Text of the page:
Thus, Naveen Mishra, Gartner’s senior research director, opines, sectors such as retail, insurance, and banking that were already advanced in their digital transformation have to reduce their IT spending in 2020. These sectors will continue to spend on targeted digital initiatives such as artificial intelligence, machine learning and virtual sales assistants, however, they will have to reduce or stop spending on business transformation, process re-engineering and modernization of existing systems.”
India IT spending forecast (US$ million)
Source: Gartner (June 2020)
The closure of offices / work from home will also take a toll on the sector. In a situation where numerous global companies depend on Indian IT sector to run their critical operations and transformational projects, the pandemonium created by coronavirus in India has taken the industry by surprise. This is especially true in the context of smaller companies. For example, British companies receiving business process outsourcing and IT services from India will face disruption. “For many UK businesses, the problems in India risk key functions going offline. That has added to the chaos at many UK operations and delivery centres over the last 24 hours,” according to Andrew McIntee, managing director at New Street Group. He adds that this has resulted in an outpouring demand for employing professionals like business process change specialists, who can help redirect work from India back to the UK. This is indeed a worrying development for industry back home.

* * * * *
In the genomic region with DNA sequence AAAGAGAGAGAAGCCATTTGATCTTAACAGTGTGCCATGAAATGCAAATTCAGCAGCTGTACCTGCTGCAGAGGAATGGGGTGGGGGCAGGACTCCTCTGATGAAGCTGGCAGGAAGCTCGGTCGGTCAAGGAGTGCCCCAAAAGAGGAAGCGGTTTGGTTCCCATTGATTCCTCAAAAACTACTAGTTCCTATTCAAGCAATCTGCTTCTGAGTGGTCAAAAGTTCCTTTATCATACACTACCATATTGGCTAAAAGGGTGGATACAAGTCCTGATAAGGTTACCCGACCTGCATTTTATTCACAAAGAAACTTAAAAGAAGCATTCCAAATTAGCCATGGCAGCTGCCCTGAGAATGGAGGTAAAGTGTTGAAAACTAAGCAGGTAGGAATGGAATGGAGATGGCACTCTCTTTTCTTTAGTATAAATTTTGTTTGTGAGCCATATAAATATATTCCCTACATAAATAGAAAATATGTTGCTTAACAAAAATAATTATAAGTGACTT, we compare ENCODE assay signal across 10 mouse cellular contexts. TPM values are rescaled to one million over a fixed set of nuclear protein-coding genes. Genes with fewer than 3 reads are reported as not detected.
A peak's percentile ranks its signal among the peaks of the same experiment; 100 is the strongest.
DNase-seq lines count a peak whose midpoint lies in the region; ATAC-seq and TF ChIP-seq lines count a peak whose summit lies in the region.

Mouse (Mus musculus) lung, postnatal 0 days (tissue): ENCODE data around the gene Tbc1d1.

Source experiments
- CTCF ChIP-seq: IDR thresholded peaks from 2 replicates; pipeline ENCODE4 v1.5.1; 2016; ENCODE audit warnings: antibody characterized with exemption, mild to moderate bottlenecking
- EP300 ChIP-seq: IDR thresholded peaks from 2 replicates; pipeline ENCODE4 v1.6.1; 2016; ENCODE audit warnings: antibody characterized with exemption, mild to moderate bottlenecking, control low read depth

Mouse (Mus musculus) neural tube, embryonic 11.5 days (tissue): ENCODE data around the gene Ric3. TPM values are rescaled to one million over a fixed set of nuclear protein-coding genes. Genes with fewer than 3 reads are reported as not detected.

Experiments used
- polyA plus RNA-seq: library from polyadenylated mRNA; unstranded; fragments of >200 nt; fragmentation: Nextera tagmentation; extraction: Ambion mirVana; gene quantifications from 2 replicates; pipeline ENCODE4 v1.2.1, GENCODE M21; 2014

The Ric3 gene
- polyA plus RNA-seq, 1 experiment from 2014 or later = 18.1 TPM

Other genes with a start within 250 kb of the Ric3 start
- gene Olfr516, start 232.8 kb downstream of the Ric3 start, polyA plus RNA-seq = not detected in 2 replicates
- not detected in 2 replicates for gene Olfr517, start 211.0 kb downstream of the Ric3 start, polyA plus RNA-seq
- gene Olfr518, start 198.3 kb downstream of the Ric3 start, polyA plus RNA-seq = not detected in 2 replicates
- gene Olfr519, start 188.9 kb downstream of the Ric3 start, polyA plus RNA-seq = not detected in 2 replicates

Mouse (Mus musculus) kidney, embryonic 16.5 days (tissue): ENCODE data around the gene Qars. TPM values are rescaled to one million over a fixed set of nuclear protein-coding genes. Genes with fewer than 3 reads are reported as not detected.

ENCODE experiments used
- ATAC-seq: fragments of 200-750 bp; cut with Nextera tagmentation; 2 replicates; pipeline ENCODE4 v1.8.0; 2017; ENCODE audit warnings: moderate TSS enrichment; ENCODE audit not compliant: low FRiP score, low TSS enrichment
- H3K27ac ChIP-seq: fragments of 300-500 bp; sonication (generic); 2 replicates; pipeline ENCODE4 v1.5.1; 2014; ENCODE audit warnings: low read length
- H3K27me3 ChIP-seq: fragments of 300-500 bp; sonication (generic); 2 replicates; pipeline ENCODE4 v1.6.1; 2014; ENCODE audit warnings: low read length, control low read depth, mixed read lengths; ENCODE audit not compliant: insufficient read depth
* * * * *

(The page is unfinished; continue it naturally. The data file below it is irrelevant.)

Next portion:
Another concern that has emerged pertains to concerns over data security and privacy. IT firms need to take proper security measures to protect sensitive client information and prevent breach of client confidentiality. According to experts, India doesn’t have a data protection law or a dedicated law on cyber security or privacy. Companies should also clearly formulate WFH policies to prevent information from leaking.
D D Mishra, Sr Director Analyst, Gartner, affirms:
“The remote work enablement goes beyond tools and devices. It begins with assessment of organisations’ capacity to enable work from home. It requires assessment of tool, platforms, security, network considerations.”
Going forward, some of the suitable short-term operational adjustments include:
i. Increased investments on collaboration tools:
Customers and IT companies are must gradually scale up their investment significantly on the latest collaboration tools and embracing of new technologies such as 5G networks. They must adopt technologies like AI, robotics and cloud adoption when the revival happens.
ii. Newer partnerships
Companies abroad may push for increased onshore and local presence and consolidation of vendors and potential for new partnerships. Companies will also have to be cognizant of sensitive and critical data policies while drafting these alliances, with the right offshore security protocols.
iii. Enhance financial resilience
Companies may find it prudent to work in collaboration to improve their financial resilience and adopt suitable business models. Adjusting the mix of labor in locations, pushing out payments, or implementing lean transformations could be some strategies to weather the crisis.
iv. Standardising business processes
Uniform business practices across geographies can enable smooth backup of roles, thereby minimising additional staff training at the time of need. Such business continuity solutions would make the industry better equipped for scenarios such as global shutdowns and prolonged disruption.